Value creation model: your impact on people and the environment at a glance

A value creation model illustrates a company's impact on people and the environment, using its value chain. Briefly, it describes:

  1. INPUTS, like financial resources, employees and raw materials
  2. The BUSINESS MODEL, which includes activities that use the INPUTS to create:
  3. OUTPUTS, like products, services and CO2 emissions
  4. IMPACTS, such as improved quality of life, or reduced resource availability

A value creation model lets you see, at a glance, the value an organisation is creating, maintaining or impairing. 

Despite the <IR> Framework guidelines for value creation models, described below, there are big differences in the way these models are set up. TOSCA has produced many value creation models and has a clear idea of what this should entail. We advocate sparing use of text, quantified expression of goals and results - and attractive design. This enables your value creation model to function as a great communication tool that can also be used to inform your employees, customers and other stakeholders. It forces you to separate the main issues from side issues. So it provides a useful summary of your business’s sustainability impact. This, in turn, can be used on your website, as a poster at a reception, or in the CSRD annual report. 

What is a value creation model?

The value creation model was introduced by the Integrated Reporting Framework (<IR> Framework), the widely-used international framework for integrated reporting from the IFRS Foundation, under which the SASB Standards also fall. The <IR> Framework and SASB Standards will eventually be replaced by the IFRS Sustainability Disclosure Standards, but in the meantime many companies are using these guidelines for their integrated annual report and value creation model. Integrated reports cover financial results as well as human and environmental impacts. Disclosing the value a company creates, preserves or damages in the short, medium and long term is a fundamental part of the <IR> Framework. The underlying idea is that a company's ability to create value for itself is closely linked to the value it creates for others. 

The <IR> Framework uses the six types of capital listed below, to identify value. Companies are not obliged to adhere to this classification, but it provides a useful tool that prevents any forms of capital, and therefore value creation, being overlooked: 

  • Financial capital: money available for the production of goods or provision of services. Obtained through financing (loans or subsidies), activities and investments
  • Produced capital: physical objects needed for the production of goods or provision of services such as buildings, means of transport, plant, roads and bridges
  • Intellectual capital: intangible assets such as knowledge, systems, procedures and intellectual property (patents, software, licences)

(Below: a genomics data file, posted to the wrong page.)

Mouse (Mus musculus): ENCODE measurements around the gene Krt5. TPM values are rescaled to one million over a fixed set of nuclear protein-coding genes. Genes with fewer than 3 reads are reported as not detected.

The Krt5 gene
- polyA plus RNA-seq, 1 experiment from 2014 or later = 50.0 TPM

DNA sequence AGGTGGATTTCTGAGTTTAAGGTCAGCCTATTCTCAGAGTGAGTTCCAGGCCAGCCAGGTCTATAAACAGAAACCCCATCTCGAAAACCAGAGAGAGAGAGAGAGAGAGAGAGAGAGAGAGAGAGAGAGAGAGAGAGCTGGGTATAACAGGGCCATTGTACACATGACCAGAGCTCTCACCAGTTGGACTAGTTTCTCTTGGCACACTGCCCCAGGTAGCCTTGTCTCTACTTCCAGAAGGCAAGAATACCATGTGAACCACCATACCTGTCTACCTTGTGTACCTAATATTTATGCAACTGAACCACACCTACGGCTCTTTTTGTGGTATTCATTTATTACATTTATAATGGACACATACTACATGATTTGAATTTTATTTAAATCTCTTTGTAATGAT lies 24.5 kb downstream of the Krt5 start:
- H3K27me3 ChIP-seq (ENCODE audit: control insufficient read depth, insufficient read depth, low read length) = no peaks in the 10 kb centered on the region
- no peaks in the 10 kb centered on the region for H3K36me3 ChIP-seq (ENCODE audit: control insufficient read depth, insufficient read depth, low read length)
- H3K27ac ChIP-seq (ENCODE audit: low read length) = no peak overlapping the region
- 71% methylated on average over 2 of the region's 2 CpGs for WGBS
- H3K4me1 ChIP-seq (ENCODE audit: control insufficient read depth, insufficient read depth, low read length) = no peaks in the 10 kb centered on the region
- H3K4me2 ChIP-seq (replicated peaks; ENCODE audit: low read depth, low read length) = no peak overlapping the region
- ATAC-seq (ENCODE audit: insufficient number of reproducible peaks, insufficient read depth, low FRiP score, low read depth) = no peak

• Human capital: the competences, capabilities and experience of employees. This also includes elements like company culture 
  • Social capital: relationships, networks and collaborations with stakeholders, including accumulated trust among stakeholders and corporate reputation
  • Natural capital: all the goods and services that nature provides to the business, such as air, water, land, minerals, timber, biodiversity and ecosystems.

The figure below illustrates the relationship between forms of capital and the organisation. This provides the basis for drawing up your own value creation model. In the centre of the diagram, you describe your BUSINESS MODEL. Your business model depends on the forms of capital that serve as INPUT. Your business activities convert this capital into OUTPUTS, such as products, services and waste. The value a business adds or destroys for stakeholders and society as a whole is described under outcomes or, as many companies call it, IMPACT. For example, employee development or reduced availability of raw materials. 


Is a value creation model mandatory under the CSRD?

A value creation model is not a requirement of the CSRD. However, a value creation model does meet a number of CSRD requirements. This is because the new European legislation requires a description of your business model and your value chain. Including inputs, outputs and outcomes. A description of the value chain is also part of the GRI guidelines. 

Choose your own value creation model framework

Value creation models come in many forms. Below are four examples, which we made for Daiwa House Modular Europe, Erasmus Medical Centre, VvAA and ZLM. TOSCA is happy to support companies in determining their INPUTS, OUTPUTS and IMPACT. In doing so, we ensure compliance with CSRD requirements, and with guidelines such as <IR> Framework and GRI. At the same time, we create a unique framework for the various themes, in the context of an attractive and unique design that fits your organisation. 

More information? Call Christien Pennings on 0610 008 736, or email. 

Examples (click on the visual or link to view the model in the anuual report or online):


Value Creation Model Daiwa House Modular Europe


Value Creation Model Erasmus MC


Value Creation Model VvAA


Value Creation Model ZLM


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